Fredericks v. Adventist LaGrange Memorial Hospital

Filing 36

MEMORANDUM Opinion and Order. Defendant's Motion for Summary Judgment 27 is granted. Judgment is entered in favor of the Hospital on Fredericks's ADEA claim, which is dismissed with prejudice. All pending claims having been resolved, this civil case is hereby terminated. Signed by the Honorable James F. Holderman on 1/8/2014. Notice mailed by judge's staff (ntf, )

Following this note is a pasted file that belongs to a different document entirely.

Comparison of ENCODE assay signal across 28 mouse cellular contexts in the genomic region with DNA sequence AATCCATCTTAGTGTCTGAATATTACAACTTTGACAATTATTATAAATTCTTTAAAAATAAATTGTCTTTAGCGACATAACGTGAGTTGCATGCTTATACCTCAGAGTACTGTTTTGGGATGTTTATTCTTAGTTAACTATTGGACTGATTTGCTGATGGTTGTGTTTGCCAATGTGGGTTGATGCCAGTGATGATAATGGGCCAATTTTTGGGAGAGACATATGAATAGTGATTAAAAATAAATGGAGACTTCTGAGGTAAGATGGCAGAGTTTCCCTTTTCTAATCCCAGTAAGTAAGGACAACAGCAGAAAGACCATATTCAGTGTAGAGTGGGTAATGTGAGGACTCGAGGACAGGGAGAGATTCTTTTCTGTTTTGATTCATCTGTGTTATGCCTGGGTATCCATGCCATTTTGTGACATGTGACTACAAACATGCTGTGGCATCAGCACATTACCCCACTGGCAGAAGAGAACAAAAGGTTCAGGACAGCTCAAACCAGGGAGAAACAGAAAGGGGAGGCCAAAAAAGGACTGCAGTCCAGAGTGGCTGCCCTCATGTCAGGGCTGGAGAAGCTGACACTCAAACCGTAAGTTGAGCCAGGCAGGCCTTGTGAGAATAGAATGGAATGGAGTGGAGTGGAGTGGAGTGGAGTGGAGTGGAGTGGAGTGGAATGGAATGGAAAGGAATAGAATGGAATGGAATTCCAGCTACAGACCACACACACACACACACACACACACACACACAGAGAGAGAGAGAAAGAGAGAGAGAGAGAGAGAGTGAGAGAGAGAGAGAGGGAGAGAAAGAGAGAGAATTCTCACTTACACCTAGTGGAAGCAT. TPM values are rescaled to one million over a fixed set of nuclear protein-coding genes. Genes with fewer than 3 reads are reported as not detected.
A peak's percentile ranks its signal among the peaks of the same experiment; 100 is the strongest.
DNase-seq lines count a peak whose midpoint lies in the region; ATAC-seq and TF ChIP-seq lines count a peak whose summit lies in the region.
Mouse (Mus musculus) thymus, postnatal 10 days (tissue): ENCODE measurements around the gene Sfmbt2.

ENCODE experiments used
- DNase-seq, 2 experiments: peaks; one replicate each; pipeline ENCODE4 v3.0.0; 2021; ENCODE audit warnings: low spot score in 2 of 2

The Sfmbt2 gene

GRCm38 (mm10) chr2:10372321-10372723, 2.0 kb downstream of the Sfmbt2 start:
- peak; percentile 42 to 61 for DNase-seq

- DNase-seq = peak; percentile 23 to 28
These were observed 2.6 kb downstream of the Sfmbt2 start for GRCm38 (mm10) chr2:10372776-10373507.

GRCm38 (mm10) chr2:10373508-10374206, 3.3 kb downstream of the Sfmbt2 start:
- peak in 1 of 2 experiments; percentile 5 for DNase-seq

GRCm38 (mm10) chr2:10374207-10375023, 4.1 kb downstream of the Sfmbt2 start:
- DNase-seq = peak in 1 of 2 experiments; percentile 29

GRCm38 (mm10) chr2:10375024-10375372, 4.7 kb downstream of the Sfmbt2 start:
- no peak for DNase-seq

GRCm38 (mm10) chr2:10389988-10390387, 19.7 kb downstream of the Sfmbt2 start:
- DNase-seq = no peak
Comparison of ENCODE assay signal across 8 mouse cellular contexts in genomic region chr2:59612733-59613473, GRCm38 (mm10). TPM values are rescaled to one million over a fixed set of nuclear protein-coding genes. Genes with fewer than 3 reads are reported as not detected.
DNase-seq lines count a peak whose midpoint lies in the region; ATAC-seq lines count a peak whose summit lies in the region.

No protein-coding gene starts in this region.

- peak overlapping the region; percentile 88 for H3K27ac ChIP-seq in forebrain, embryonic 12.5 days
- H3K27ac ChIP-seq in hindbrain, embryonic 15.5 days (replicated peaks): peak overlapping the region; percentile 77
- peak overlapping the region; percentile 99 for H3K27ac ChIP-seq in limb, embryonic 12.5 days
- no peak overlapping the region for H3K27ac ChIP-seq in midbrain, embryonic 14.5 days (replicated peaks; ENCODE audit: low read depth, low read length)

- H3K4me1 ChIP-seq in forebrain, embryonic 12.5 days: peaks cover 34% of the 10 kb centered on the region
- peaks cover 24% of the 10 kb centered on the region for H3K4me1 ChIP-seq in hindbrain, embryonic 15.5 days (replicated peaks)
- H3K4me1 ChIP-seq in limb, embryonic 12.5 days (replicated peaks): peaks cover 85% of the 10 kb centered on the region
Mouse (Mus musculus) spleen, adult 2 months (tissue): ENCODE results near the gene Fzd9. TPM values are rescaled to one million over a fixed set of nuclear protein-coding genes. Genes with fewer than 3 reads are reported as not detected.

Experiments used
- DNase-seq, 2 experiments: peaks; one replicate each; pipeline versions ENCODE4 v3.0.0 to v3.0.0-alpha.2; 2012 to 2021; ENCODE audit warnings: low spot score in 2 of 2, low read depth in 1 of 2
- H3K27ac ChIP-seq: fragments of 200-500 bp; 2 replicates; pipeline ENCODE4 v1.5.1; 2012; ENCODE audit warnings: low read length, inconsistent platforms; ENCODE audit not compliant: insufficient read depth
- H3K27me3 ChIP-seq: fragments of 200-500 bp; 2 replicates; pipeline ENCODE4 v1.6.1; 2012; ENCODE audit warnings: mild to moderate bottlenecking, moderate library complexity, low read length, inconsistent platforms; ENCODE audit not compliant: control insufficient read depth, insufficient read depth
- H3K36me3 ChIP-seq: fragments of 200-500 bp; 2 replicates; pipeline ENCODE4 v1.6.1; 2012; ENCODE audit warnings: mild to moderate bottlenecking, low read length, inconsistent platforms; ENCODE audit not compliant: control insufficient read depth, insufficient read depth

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IN THE UNITED STATES DISTRICT COURT FOR THE NORTHERN DISTRICT OF ILLINOIS EASTERN DIVISION CAROL J. FREDERICKS, ) ) Plaintiff, ) ) v. ) ) ADVENTIST LA GRANGE MEMORIAL ) HOSPITAL, a/k/a ADVENTIST HEALTH ) SYSTEM/SUNBELT, INC., ) ) Defendant. ) No. 12 C 5656 MEMORANDUM OPINION AND ORDER JAMES F. HOLDERMAN, District Judge: Plaintiff Carol J. Fredericks (“Fredericks”) alleges that defendant Adventist La Grange Memorial Hospital (the “Hospital”) terminated Fredericks’s employment because of her age, in violation of the Age Discrimination in Employment Act (“ADEA”). Pending before the court is “Defendant’s Motion for Summary Judgment,” (Dkt. No. 27), which has been fully briefed by the parties. For the reasons set forth below, the Hospital’s motion for summary judgment is granted and judgment is entered in favor of the Hospital on Fredericks’s ADEA claim. BACKGROUND Fredericks was employed by the Hospital as a Radiographer/Radiography Services Technician for almost 35 years—from August 1976 until March 23, 2011. (Dkt. No. 29 (“Def.’s SMF”) ¶ 1; see also Dkt. No. 32 (“Pl.’s Add’l Facts”) ¶ 1.) At the time of her termination on March 23, 2011, Fredericks’s direct supervisor was Karen Brown (“Brown”). (Def.’s SMF ¶ 17.) Brown, in turn, was supervised by Mike Kaitson (“Kaitson”), the Director of the 1 Hospital’s Radiology Department. (Id.) Brown became Fredericks’s supervisor on September 6, 2010. (Id. ¶ 18.) Brown’s immediate predecessor was Kay McMahon (“McMahon”). (Id.) It is undisputed that, prior to her termination, Fredericks was disciplined on multiple occasions for alleged violations of Hospital policy, as detailed below. The Hospital maintains an Employee Handbook, which includes a section titled “Rules of Conduct” and stresses the importance of practicing “outstanding customer service” and complying with the Hospital’s policies and procedures. (Id. ¶¶ 5, 8, 9.) The Hospital also maintains a customer service program called “SHARE,” which provides “Standards of Behavior” relating to customer service. (Id. ¶¶ 15-16.) In the Hospital’s Rules of Conduct, employees are informed that failing to “comply with the expectations for customer service excellence (SHARE)” and the Hospital’s policies and procedures are violations of the Hospital’s Rules of Conduct and will result in discipline, up to and including termination. (Id. ¶¶ 8-9.) On March 11, 2010, 1 Fredericks was written up by McMahon for “yelling in a pt. area” and “not perform[ing] exams in a timely fashion.” (Def.’s Ex. A-26.) As described in both McMahon’s report of the incident and in Fredericks’s declaration in support of her lawsuit, Fredericks was returning from her lunch break when Joey Maher (“Maher”), lead tech, asked Fredericks to “hurry” and do a portable chest x-ray on a full cardiac arrest patient in the E.R. (Id.; see also Pl.’s Add’l Facts ¶ 11.) Fredericks, who still had a few minutes left on her break, responded that she needed to wash her hands. (Def.’s Ex. A-26; Pl.’s Add’l Facts ¶ 11.) Fredericks does not dispute that she yelled “I don’t hurry” in a patient area during this incident, although she does dispute generally that she was loud or disrespectful at work. (Dkt. No. 31 1 It is Fredericks’s position that “she was subjected to excessive discipline during the years 2010 and 2011.” (Dkt. No. 33 (“Pl.’s Resp.”) at 2.) The court therefore declines to address disciplinary incidents prior to 2010 in its analysis of Fredericks’s ADEA claim. 2 (“Pl.’s Resp. to Def.’s SMF”) ¶ 23; see also Pl.’s Add’l Facts ¶ 15.) Fredericks stated in her sworn declaration that it was Maher who “rudely and disrespectfully screamed” at Fredericks, and that Maher used Fredericks as a “fall guy or scapegoat” to cover up the fact that Maher did not fill the request immediately when it came in. (Pl.’s Add’l Facts ¶ 15.) Fredericks admits that the discipline she received with respect to the March 11, 2010 incident was not because of her age. (Def.’s SMF ¶ 24.) Almost a year later, on January 20, 2011, Brown met with Fredericks to discuss an incident in which a patient complained that Fredericks gave the patient unsolicited medical advice about the patient’s kidney stones while performing an x-ray exam. (Def.’s SMF ¶ 25; see also Pl.’s Add’l Facts ¶ 12.) Fredericks characterizes this discussion as a “conversation” in which Brown sought only to inform Fredericks of the patient’s complaint. (Pl.’s Add’l Facts ¶ 12.) Although Brown told Fredericks that the discussion would not be in Fredericks’s “permanent record,” (id. ¶ 12), 2 it is undisputed that Brown also completed a “counseling and corrective action documentation” form with respect to the January 20, 2011 incident, signed by both Brown and Fredericks on January 21, 2011, describing the discussion as a “verbal counseling” issued to Fredericks for violating patient safety and ethical standards by working outside the scope of her authority as a Radiographer, and stating that “[a]ny further incidences of this behavior will not be tolerated and may result in additional disciplinary actions up to and including termination.” (Def.’s Ex. A-27; see also Dkt. No. 35 (“Def.’s Resp. to Pl.’s Add’l Facts”) ¶ 12; Def.’s SMF ¶ 25.) Fredericks disputes that she actually gave the patient any medical advice, but does not dispute that the patient made this complaint to Brown. (Pl.’s Resp. 2 The Hospital objects to Brown’s statement as inadmissible hearsay, but Brown’s statement falls outside the definition of hearsay as a statement made by an opposing party. See F.R.E. 801(d)(2). 3 to Def.’s SMF ¶ 25.) It is Fredericks’s belief that Brown wrote up this incident “for the sole purpose of terminating [Fredericks] because of her age.” (Pl.’s Add’l Facts ¶ 13.) On January 27, 2011, Brown issued Fredericks a written warning for violating the Hospital’s SHARE Standards of Behavior. (Def.’s SMF ¶ 29; see also Def.’s Ex. A-28.) The warning was based on a complaint that Brown received regarding an incident in Dr. Zelby’s operating room, where Fredericks was assisting. (Def.’s SMF ¶ 30.) According to the complaint, Fredericks made three unsuccessful attempts to take a satisfactory image, when Dr. Zelby asked Hospital staff to request additional help for Fredericks. (Id.) When Fredericks learned of this request, she loudly yelled at a nurse, “So you called for help?” and abruptly left the room. (Id.) The written warning states that, “despite counseling, Carol continues to challenge authority and is loud and disrespectful to staff.” (Id. ¶ 29.) Again, Fredericks disputes generally that she was loud or disrespectful at work, and asserts that the accusation against her was “false.” (Pl.’s Resp. to Def.’s SMF ¶¶ 29-30; see also Pl.’s Add’l Facts ¶¶ 14-15.) Fredericks does not dispute that Brown received the underlying complaint, however, and Fredericks admitted in her deposition testimony that Brown had no reason to believe that the complaint was false. (Def.’s SMF ¶ 31; see also Def.’s Ex. A (“Fredericks’s Dep.”) at 91:1392:19.) On February 9, 2011, Brown noted in Fredericks’s personnel file that she had verbally counseled Fredericks about gossiping about her (Fredericks’s) co-workers and not repeating negative remarks, in reference to Brown’s belief that Fredericks told another employee that Brown had been “really reaming out” a co-worker. (Def.’s SMF ¶ 34.) On February 16, 2011, Brown gave Fredericks a “Performance Evaluation” for 2010, rating Fredericks as low in almost every category, and noting that Fredericks “can be loud and 4 harsh.” (Pl.’s Add’l Facts ¶ 4; Def.’s SMF ¶ 38; see also Def.’s Ex. A-12.) Brown also gave Fredericks a “Standards of Behavior Performance Evaluation” that same day, in which Brown noted that Fredericks “uses a very loud, harsh tone with staff and patients; Carol is very loud and talks about issues to anyone who will listen. She can be disrespectful of others; Carol is often heard talking very negatively about staff and physicians; shows a lack of respect for staff; Carol can be somewhat disrespectful and inappropriate.” (Def.’s SMF ¶ 38; see also Def.’s Ex. A-12.) Fredericks felt the February 16, 2011, performance evaluation was both inaccurate and degrading. (Pl.’s Add’l Facts ¶¶ 4-5.) Also on February 16, 2011, Brown put Fredericks on a “Work Improvement Plan,” based on Fredericks’s “continuing behavior and job performance issues.” (Def.’s SMF ¶ 35; see also Def.’s Ex. A-29.) The Work Improvement Plan stated, “Carol is too loud, disrespectful of other staff. She lacks [consistency] in her imaging abilities, Carol must refrain from doing personal things during work such as puzzles.” (Def.’s SMF ¶ 35.) Pursuant to the Work Improvement Plan, Fredericks was subject to a 90-day probationary period, and was instructed that possible consequences of future misconduct were suspension and termination. (Id. ¶ 37.) Again, Fredericks disputes generally that she was loud or disrespectful at work. (Pl.’s Resp. to Def.’s SMF ¶ 35.) Six days later, on February 22, 2011, Fredericks met with Don Russell (“Russell”), from the Hospital’s Human Resources Department, to complain that she was being harassed by Brown, based on “unjustified” disciplinary actions and Brown’s broken promise to keep discipline “off the record.” (Def.’s SMF ¶ 39; Pl.’s Add’l Facts ¶¶ 6-7.) Fredericks did not 5 complain to Russell that Brown’s harassment was based on age. (Def.’s SMF ¶ 39.) Russell advised Fredericks to “work it out on [her] own.” (Pl.’s Add’l Facts ¶ 7.) 3 On March 1, 2011, Brown noted in Fredericks’s personnel file that she had verbally counseled Fredericks about “the importance of speaking more quietly” in patient areas after Fredericks was heard loudly discussing a movie. (Def.’s SMF ¶ 40.) Again, Fredericks does not dispute that Brown made this note, but disputes generally that she was loud or disrespectful at work. (Pl.’s Resp. to Def.’s SMF ¶ 40.) On March 16, 2011, Fredericks was assigned to x-ray a boy’s right hand. (Pl.’s Add’l Facts ¶ 18.) The boy’s mother complained about Fredericks’s performance, and Brown ultimately concluded that during the incident Fredericks “appeared to ignore [the mother’s] request for more shielding” for her son due to his existing thyroid problem. (Def.’s Ex. B-6; Def.’s SMF ¶ 42.) According to Fredericks, she had already double-shielded the boy prior to taking the x-ray, and “the boy’s mother never suggested the double shielding.” (Pl.’s Add’l Facts ¶ 22.) Fredericks testified at her deposition that the boy’s mother was “very combative with [Fredericks]” and other Hospital staff, that she disregarded Fredericks’s request to stay in a waiting room until the x-ray was completed, and that she “became ballistic” and ultimately “requested another tech to complete the x-ray.” (Id. ¶¶ 18-21, 23.) Brown noted in Fredericks’s personnel file that the mother and the patient subsequently left for another hospital. (Def.’s SMF ¶ 42; see also Def.’s Ex. B-6.) Fredericks was terminated on March 23, 2011, on the stated grounds that Fredericks had exhibited poor patient care and unacceptable standards of behavior in connection with the March 3 Again, the court overrules the Hospital’s objection that Russell’s statement is inadmissible hearsay. See F.R.E. 801(d)(2). 6 16, 2011 incident, which occurred while Fredericks was on her Work Improvement Plan. (Def.’s SMF ¶¶ 41, 43; see also Def.’s Ex. B-7.) At the time of her termination, Fredericks was fifty-six years old. (Dkt. No. 28 (“Def.’s Mem.”) at 1, n.1; see also Def.’s SMF ¶ 2.) Fredericks was replaced by younger employee Shelley Molfese (“Molfese”), and it is Fredericks’s belief that Brown and Kaitson discriminated against Fredericks because of her age. (Pl.’s Add’l Facts ¶¶ 8, 27; Def.’s SMF ¶ 48.) 4 Fredericks is not aware of any derogatory or discriminatory comments regarding her age made by Brown or anyone else at the Hospital. (Def.’s SMF ¶ 49.) Fredericks acknowledged at her deposition that Brown’s discharge decision was motivated, at least in part, by patient and coworker complaints regarding Fredericks’s job performance. (Def.’s SMF ¶ 52; Fredericks’s Dep. at 66:20-67:19.) Fredericks is not aware of any other Hospital employee who received as many incidents of discipline as she had within a twelve-month period. (Def.’s SMF ¶ 51.) Fredericks generally believes that younger employees John Lighter (“Lighter”), Marie Swendson (“Swendson”), and Molfese were treated better than Fredericks with regard to discipline. (Pl.’s Add’l Facts ¶¶ 8, 24-27; Def.’s SMF ¶ 50.) Fredericks witnessed Lighter physically attack another employee (Maher), and also witnessed Lighter leave the workplace without authorization, and contends that Lighter was not terminated for these infractions. (Pl.’s Add’l Facts ¶ 25.) Fredericks further asserts that Swendson received patient complaints regarding “behavioral misconduct incidents,” and that Swendson likewise was not terminated as a result of these complaints. (Id. ¶ 26.) Fredericks does not know the disciplinary histories of Lighter, Swendson, or Molfese, or what level of progressive discipline these employees had 4 Fredericks’s complaint against Kaitson is based solely on the fact that he was Brown’s supervisor. (Def.’s SMF ¶ 48.) 7 received prior to their alleged behavioral misconduct. (Def.’s SMF ¶ 50; see also Def.’s Resp. to Pl.’s Add’l Facts ¶ 24.).) Fredericks further believes that other Hospital employees over forty years old were also harassed, causing them to get terminated or to resign, including Nancy Nowak, Karen Verhunce, Larry Gunther, Craig Scott, Carol Florino, Mike Cole, and Karen Kodatt. (Pl.’s Add’l Facts ¶ 28.) Although each of these individuals had engaged in “behavioral misconduct” prior to their terminations or resignations, Fredericks is not familiar with their disciplinary histories or whether these individuals were the subject of patient complaints. (Def.’s Resp. to Pl.’s Add’l Facts ¶ 28.) LEGAL STANDARD Summary judgment is appropriate “if the movant shows that there is no genuine issue as to any material fact and the movant is entitled to judgment as a matter of law.” Fed. R. Civ. P. 56(a). A party seeking summary judgment bears the initial responsibility of identifying materials in the record that demonstrate the absence of a genuine issue of material fact. Celotex Corp. v. Catrett, 477 U.S. 317, 323 (1986); see also Fed. R. Civ. P. 56(c)(1). “To survive summary judgment, the nonmovant must produce sufficient admissible evidence, taken in the light most favorable to it, to return a jury verdict in its favor.” Fleishman v. Continental Case Co., 698 F.3d 598, 603 (7th Cir. 2012). In other words, it is the nonmoving party’s burden “to identify specific facts in the record that demonstrate[ ] a genuine issue for trial.” Crawford v. Countrywide Home Loans, Inc., 647 F.3d 642, 647 (7th Cir. 2011). When ruling on a motion for summary judgment, the court “constru[es] all facts and draw[s] reasonable inferences in the light most favorable to” the nonmoving party. Mullin v. Temco Mach., Inc., 732 F.3d 772, 776 (7th Cir. 2013). 8 ANALYSIS The ADEA makes it unlawful for an employer to “discriminate against any individual with respect to his [or her] compensation, terms, conditions, or privileges of employment, because of such individual’s age.” 29 U.S.C. § 623(a)(1). To prevail on a discrimination claim under the ADEA, a plaintiff must ultimately “prove by a preponderance of the evidence (which may be direct or circumstantial), that age was the ‘but-for’ cause of the challenged employer decision.” Gross v. FBI Fin. Servs., Inc., 557 U.S. 167, 177–78 (2009). It is therefore Fredericks’s burden at the summary judgment stage to “show evidence that could support a jury verdict that age was a but-for cause of the employment action.” Fleishman, 698 F.3d at 604. Fredericks may attempt to satisfying this burden by employing either the “direct” or “indirect” method of proof, as explained in detail below. Mullin, 732 F.3d at 776. 1. “But For” Causation Under Gross At the outset, the court addresses the Hospital’s argument that Fredericks’s ADEA claim is doomed due to an admission Fredericks made during her deposition. Specifically, Fredericks engaged in the following exchange with counsel, starting with defense counsel, Mr. Nardulli: Q. Do you think that the discharge decision that was made was motivated at least in part by anything other than your age, like a patient complaint or a co-worker complaint? Mr. Smith: Do you under[stand] the question? Mr. Nardulli: I understand that you’ve stated that you believe the discharge decision was based on your age? A. That’s correct. Q. Do you believe that the discharge decision was also motivated, to some degree, at least in part, by – A. Possibly, yes. 9 Q. Okay. By something such as a patient or co-worker complaint, is that correct? A. Yes. (Fredericks Dep. at 66:20-67:19.) Under the Supreme Court’s interpretation of the ADEA in Gross, it is not enough for a plaintiff to prove that “age was simply a motivating factor” in an adverse employment action. Gross, 557 U.S. at 174. Rather, age must be “the ‘reason’ that the employer decided to act,” or “the ‘but-for’ cause of the employer’s adverse decision.” Id. at 176. “Put differently, age must have played a role in the employer’s decision-making process and had a determinative influence on the outcome.” Mullin, 732 F.3d at 776 (quoting Van Antwerp v. City of Peoria, Ill., 627 F.3d 295, 297 (7th Cir. 2010)). The Hospital argues that Fredericks’s ADEA claim necessarily fails, because Fredericks admits that patient and co-worker complaints “were the basis, at least in part, for the discipline she received.” (Def.’s Mem. at 6.) According to the Hospital, this admission “precludes [Fredericks] from establishing that her age was the ‘but-for cause’ of her discharge,” as required by Gross. (Id. at 7.) This court is not persuaded by the Hospital’s argument. First, the Hospital’s argument fails as a matter of logic. For example, it is theoretically quite possible that the Hospital could have terminated Fredericks for disciplinary reasons that it otherwise would have overlooked, were it not for Fredericks’s advanced age, leaving age as the “but-for cause” of Fredericks’s termination. Second, the Supreme Court’s opinion in Gross does not preclude “mixed-motive” cases. Instead, the Supreme Court in Gross explicitly clarified that such cases are to be held to the same burden of persuasion as “any other ADEA disparate-treatment action”: 10 Hence, the burden of persuasion necessary to establish employer liability is the same in alleged mixed-motives cases as in any other ADEA disparate-treatment action. A plaintiff must prove by a preponderance of the evidence (which may be direct or circumstantial), that age was the ‘but-for’ cause of the challenged employer decision. Gross, 557 U.S. at 177-78. The court therefore rejects the Hospital’s argument that Fredericks’s ADEA claim necessarily fails under Gross, due to Fredericks’s admission that complaints by patients and co-workers played a part in the Hospital’s decision to terminate her employment. 2. Direct Method of Proof A plaintiff proceeding under the direct method of proof may rely on either direct evidence or circumstantial evidence to prove discrimination. Mullin, 732 F.3d at 776. Direct evidence is rare, and essentially “requires that the employer admit its discriminatory intent.” Id. “The far more common case relies on circumstantial evidence, which allows the trier of fact to infer intentional discrimination by the decisionmaker.” Id. (internal quotation marks omitted) (emphasis in original). “Circumstantial evidence typically includes ‘(1) suspicious timing, ambiguous oral or written statements, or behavior toward or comments directed at other employees in the protected group; (2) evidence, whether or not rigorously statistical, that similarly situated employees outside the protected class received systematically better treatment; and (3) evidence that the employee was qualified for the job in question but was passed over in favor of a person outside the protected class and the employer’s reason is a pretext for discrimination.’” Id. (quoting Sun v. Bd. of Trus. of Univ. of Ill., 473 F.3d 799, 812 (7th Cir. 2007)). “[F]undamentally the plaintiff must connect the circumstantial evidence to the employment action such that a reasonable juror could infer the employer acted for discriminatory reasons.” Fleishman, 698 F.3d at 603. 11 In response to the Hospital’s motion for summary judgment, Fredericks cites her own belief that she was disciplined, and ultimately terminated, because of her age. (Pl.’s Resp. at 4 (“Plaintiff feels that all the accusations against her were false and made up so as to terminate her because of her age.”) (citing Pl.’s Add’l Facts ¶ 14).) As noted by the Hospital, at the summary judgment stage a plaintiff’s subjective perception of her own performance or conduct is irrelevant. (Dkt. No. 34 (“Def.’s Reply”) at 5 (citing Denisi v. Dominick’s Finer Foods, Inc., 99 F.3d 860, 865 (7th Cir. 1996)).) As the Seventh Circuit concluded in Denisi, a plaintiff’s own deposition testimony “claim[ing] that his job performance was adequate . . . does not constitute affirmative evidence that can defeat a summary judgment motion.” Denisi, 99 F.3d at 865. Moreover, although Fredericks generally argues that the discipline she received was unwarranted—e.g. that she was subjected to unfair treatment in general, a “bogus employee review” on February 16, 2011, and a “biased investigation” of the March 16, 2011 incident, (Pl.’s Resp. at 6)—Fredericks does not dispute that the disciplinary actions noted above occurred in response to specific complaints that Fredericks’s supervisors received from Hospital patients and staff, and she has cited no evidence—other than her own perception of these incidents—that the complaints themselves were unfounded or false. Furthermore, even if the court were to find that Fredericks has demonstrated a genuine dispute of material fact regarding whether she was unfairly disciplined (and ultimately terminated) by the Hospital, Fredericks would still bear the burden of proving that she was discriminated against because of her age. In her response brief, Fredericks argues that her age discrimination claim is supported by “remarks by decision-makers” and “deposition testimony,” but her arguments on this point are vague, without citation, and impossible for the court to interpret. (Id. at 6-7.) Having reviewed the record as set forth in the parties’ Local Rule 56.1 12 statements, this court is not aware of any remarks or testimony by Brown, Kaitson, or any other Hospital employee fitting this description. See United States v. 5443 Suffield Terrace, 607 F.3d 504, 510 (7th Cir. 2010) (“summary judgment may only be defeated by pointing to admissible evidence in the summary judgment record that creates a genuine issue of material fact, and it was not the district court’s job to sift through the record and make [claimant’s] case for him”). The only specific evidence cited by Fredericks in support of her ADEA discrimination claim under the direct method of proof is the “direct promotion upon the termination of [Fredericks] going to Shell[e]y Molfese, a younger worker, to replace [Fredericks].” (Id. at 8.) The mere fact that Fredericks was replaced by a younger employee is, without more, simply not sufficient to permit a reasonable juror to “infer the [Hospital] acted for discriminatory reasons.” Fleishman, 698 F.3d at 603. Although circumstantial evidence that an employee “was qualified for the job in question but was passed over in favor of a person outside the protected class” can be used to prove discrimination, if “the employer’s reason is a pretext,” Sun v. Bd. of Trus. of Univ. of Ill., 473 F.3d at 812, as discussed below there is no reasonable suggestion of pretext in this case. Fredericks makes no additional arguments in support of her claim under the direct method of proof, and the court finds that Fredericks has failed to establish a genuine question of material fact requiring trial through this method. 3. Indirect Method of Proof To prevail under the indirect method of proof on summary judgment, a plaintiff must first establish a prima facie case of age discrimination by producing evidence that: (1) she is a member of the protected class (e.g. at least 40 years old); (2) she was performing well enough to meet her employer’s legitimate expectations; (3) she suffered an adverse employment action; and (4) similarly situated employees not in her protected class (e.g. at least 10 years younger than she 13 is) were treated more favorably. Naik v. Boehringer Ingelheim Pharm., Inc., 627 F.3d 596, 599600 (7th Cir. 2010); Filar v. Bd. of Educ. of City of Chicago, 526 F.3d 1054, 1060 (7th Cir. 2008). The burden then shifts to the employer to offer “a legitimate, nondiscriminatory reason for the adverse employment action.” Naik, 627 F.3d at 600. If the employer meets its burden, the plaintiff “must demonstrate that the reasons offered were pretextual.” Id. It is undisputed that Fredericks is a member of the protected class, and that she suffered an adverse employment action when she was terminated. The Hospital argues that Fredericks has failed to establish a prima facie case of age discrimination, however, because she has not demonstrated that she was meeting the Hospital’s legitimate expectations at the time of her termination, and because she has not demonstrated that any similarly situated, younger employees were treated more favorably. The court addresses each argument in turn. A. Legitimate Expectations /Pretext As in Senske v. Sybase, Inc., Fredericks has argued that the Hospital “is lying about its legitimate employment expectations in order to set up a false rationale for terminating [her].” Senske v. Sybase, Inc., 588 F.3d 501, 507 (7th Cir. 2009). Accordingly, “the question of whether [Fredericks] was meeting [the Hospital’s] legitimate expectations merges with the question of [pretext],” id., and the court addresses both together. In this case, the Hospital has produced evidence that Fredericks was not meeting its legitimate expectations, due to her numerous disciplinary problems. Fredericks’s only argument in response is that “[t]he whole incidents with the mother’s complaints about the x-ray incident against [Fredericks] were unsubstantiated,” leading to her termination. (Pl.’s Resp. at 10.) Fredericks does not cite any evidence in support of this argument, and it is undisputed that the mother was dissatisfied with Fredericks’s conduct and performance on the date in question. 14 “To demonstrate a material issue of fact as to pretext, [Fredericks] must show that either (1) it is more likely that a discriminatory reason motivated the [Hospital] than the proffered nondiscriminatory reason or (2) that [the Hospital’s] explanation is not credible.” Mullin, 732 F.3d at 778 (internal quotation marks omitted). In other words, Fredericks “must point to evidence that [the Hospital’s explanations] are not the real reasons it fired [her], have no grounding in fact, or are insufficient to warrant the termination decision.” Senske, 588 F.3d at 507. Fredericks has cited no evidence suggesting to a reasonable fact-finder that the Hospital did not actually terminate Fredericks’s employment due to the March 16, 2011 incident, combined with Fredericks’s prior disciplinary history. Although Fredericks argues that “a reasonable jury or trier of fact could infer from these facts that Defendant’s explanations are not worthy of belief,” (Pl.’s Resp. at 11), she does not identify the “facts” on which she is relying. Having considered the background facts summarized above, the court is not aware of any basis for a reasonable juror to determine that the Hospital’s explanation was a pretext for discrimination. The court therefore holds that Fredericks has failed to adequately rebut the Hospital’s non-discriminatory explanation for her termination. B. Similarly Situated, Younger Employees For the sake of completeness, the court also addresses the fourth prong of Fredericks’s prima facie case of age discrimination. “The ‘similarly situated’ test is a flexible, commonsense inquiry whose requirements vary from case to case.” Barricks v. Eli Lilly & Co., 481 F.3d 556, 560 (7th Cir. 2007). “Its purpose is to determine whether there are enough common factors between a plaintiff and a comparator—and few enough confounding ones—to allow for a meaningful comparison in order to divine whether discrimination was at play.” Id. 15 In her response to the Hospital’s motion for summary judgment, Fredericks notes her belief that Lighter, Swendson, and Molfese received more favorable disciplinary treatment than she did. As in Barricks, however, “[t]he record does not disclose the age of [these] employees, so it is impossible to know whether or not they are members of [Fredericks’s] protected class.” Barricks, 481 F.3d at 560. Additionally, the mere fact that Lighter and Swendson had each engaged in some incidents of “misconduct” is not enough to establish that they were similarly situated to Fredericks in this regard. At a bare minimum, Fredericks must establish that the named individuals were “similarly situated with respect to . . . conduct” and that they were “subject to the same standards.” Radue v. Kimberly-Clarke Corp., 219 F.3d 612, 617-18 (7th Cir. 2000). Because Fredericks has submitted no evidence suggesting that Lighter, Swendson, or Molfese had similar disciplinary histories to Fredericks’s—and because Fredericks has admitted that she is not aware of any other Hospital employee who received as many incidents of discipline as she did within a twelve-month period—it is impossible for the court to determine whether these employees were subjected to more favorable disciplinary treatment than Fredericks. This is especially true for Swendson and Molfese, for whom Fredericks has failed to identify any specific acts of misconduct. For all of these reasons, the court finds that Fredericks has failed to demonstrate that the Hospital treated similarly situated, younger employees more favorably than Fredericks. CONCLUSION For the reasons set forth above, “Defendant’s Motion for Summary Judgment” (Dkt. No. 27) is granted. Judgment is entered in favor of the Hospital on Fredericks’s ADEA claim, which is dismissed with prejudice. All pending claims having been resolved, this civil case is hereby terminated. 16 ENTER: _______________________________ JAMES F. HOLDERMAN United States District Court Judge Date: January 8, 2014 17